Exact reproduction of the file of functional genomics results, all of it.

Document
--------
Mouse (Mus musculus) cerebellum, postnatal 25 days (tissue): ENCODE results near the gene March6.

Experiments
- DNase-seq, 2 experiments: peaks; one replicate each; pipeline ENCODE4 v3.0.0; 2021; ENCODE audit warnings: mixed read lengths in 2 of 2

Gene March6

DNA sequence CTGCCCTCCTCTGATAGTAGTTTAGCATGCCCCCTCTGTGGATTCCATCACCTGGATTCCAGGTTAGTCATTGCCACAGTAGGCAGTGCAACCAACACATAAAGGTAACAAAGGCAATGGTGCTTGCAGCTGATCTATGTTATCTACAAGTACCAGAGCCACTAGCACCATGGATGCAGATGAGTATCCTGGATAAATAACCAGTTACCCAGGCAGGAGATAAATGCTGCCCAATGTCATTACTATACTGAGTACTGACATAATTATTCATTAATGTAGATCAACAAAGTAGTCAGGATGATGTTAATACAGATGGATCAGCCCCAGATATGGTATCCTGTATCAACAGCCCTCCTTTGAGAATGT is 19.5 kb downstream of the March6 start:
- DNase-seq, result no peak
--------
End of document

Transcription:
Mouse (Mus musculus) cerebellum, postnatal 25 days (tissue): ENCODE results near the gene March6.

Experiments
- DNase-seq, 2 experiments: peaks; one replicate each; pipeline ENCODE4 v3.0.0; 2021; ENCODE audit warnings: mixed read lengths in 2 of 2

Gene March6

DNA sequence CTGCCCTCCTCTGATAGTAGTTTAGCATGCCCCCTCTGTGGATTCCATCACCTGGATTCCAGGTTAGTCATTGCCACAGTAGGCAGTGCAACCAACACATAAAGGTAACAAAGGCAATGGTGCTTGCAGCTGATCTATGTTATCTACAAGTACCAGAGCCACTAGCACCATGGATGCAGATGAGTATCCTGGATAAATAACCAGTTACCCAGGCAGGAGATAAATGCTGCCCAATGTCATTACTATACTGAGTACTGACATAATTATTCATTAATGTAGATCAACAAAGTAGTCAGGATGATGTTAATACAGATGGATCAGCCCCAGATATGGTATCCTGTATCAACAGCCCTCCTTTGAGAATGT is 19.5 kb downstream of the March6 start:
- DNase-seq, result no peak